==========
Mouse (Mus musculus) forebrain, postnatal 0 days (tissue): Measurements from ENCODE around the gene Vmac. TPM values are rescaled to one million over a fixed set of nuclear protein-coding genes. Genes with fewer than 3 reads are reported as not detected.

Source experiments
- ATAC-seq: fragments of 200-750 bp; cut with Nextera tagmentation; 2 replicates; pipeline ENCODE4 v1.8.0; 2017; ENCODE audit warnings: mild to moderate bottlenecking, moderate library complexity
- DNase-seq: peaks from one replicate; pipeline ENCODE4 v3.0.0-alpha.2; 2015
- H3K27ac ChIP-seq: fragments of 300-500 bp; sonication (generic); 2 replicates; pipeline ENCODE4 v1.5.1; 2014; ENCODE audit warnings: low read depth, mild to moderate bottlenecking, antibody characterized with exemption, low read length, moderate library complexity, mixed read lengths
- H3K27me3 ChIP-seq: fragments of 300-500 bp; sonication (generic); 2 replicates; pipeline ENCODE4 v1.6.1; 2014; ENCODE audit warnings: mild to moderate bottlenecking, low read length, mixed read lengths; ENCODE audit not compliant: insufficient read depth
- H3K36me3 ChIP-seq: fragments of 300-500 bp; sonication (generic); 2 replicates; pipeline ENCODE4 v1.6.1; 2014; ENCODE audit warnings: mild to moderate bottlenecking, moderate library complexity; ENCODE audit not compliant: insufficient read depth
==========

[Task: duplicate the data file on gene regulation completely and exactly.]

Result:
Mouse (Mus musculus) forebrain, postnatal 0 days (tissue): Measurements from ENCODE around the gene Vmac. TPM values are rescaled to one million over a fixed set of nuclear protein-coding genes. Genes with fewer than 3 reads are reported as not detected.

Source experiments
- ATAC-seq: fragments of 200-750 bp; cut with Nextera tagmentation; 2 replicates; pipeline ENCODE4 v1.8.0; 2017; ENCODE audit warnings: mild to moderate bottlenecking, moderate library complexity
- DNase-seq: peaks from one replicate; pipeline ENCODE4 v3.0.0-alpha.2; 2015
- H3K27ac ChIP-seq: fragments of 300-500 bp; sonication (generic); 2 replicates; pipeline ENCODE4 v1.5.1; 2014; ENCODE audit warnings: low read depth, mild to moderate bottlenecking, antibody characterized with exemption, low read length, moderate library complexity, mixed read lengths
- H3K27me3 ChIP-seq: fragments of 300-500 bp; sonication (generic); 2 replicates; pipeline ENCODE4 v1.6.1; 2014; ENCODE audit warnings: mild to moderate bottlenecking, low read length, mixed read lengths; ENCODE audit not compliant: insufficient read depth
- H3K36me3 ChIP-seq: fragments of 300-500 bp; sonication (generic); 2 replicates; pipeline ENCODE4 v1.6.1; 2014; ENCODE audit warnings: mild to moderate bottlenecking, moderate library complexity; ENCODE audit not compliant: insufficient read depth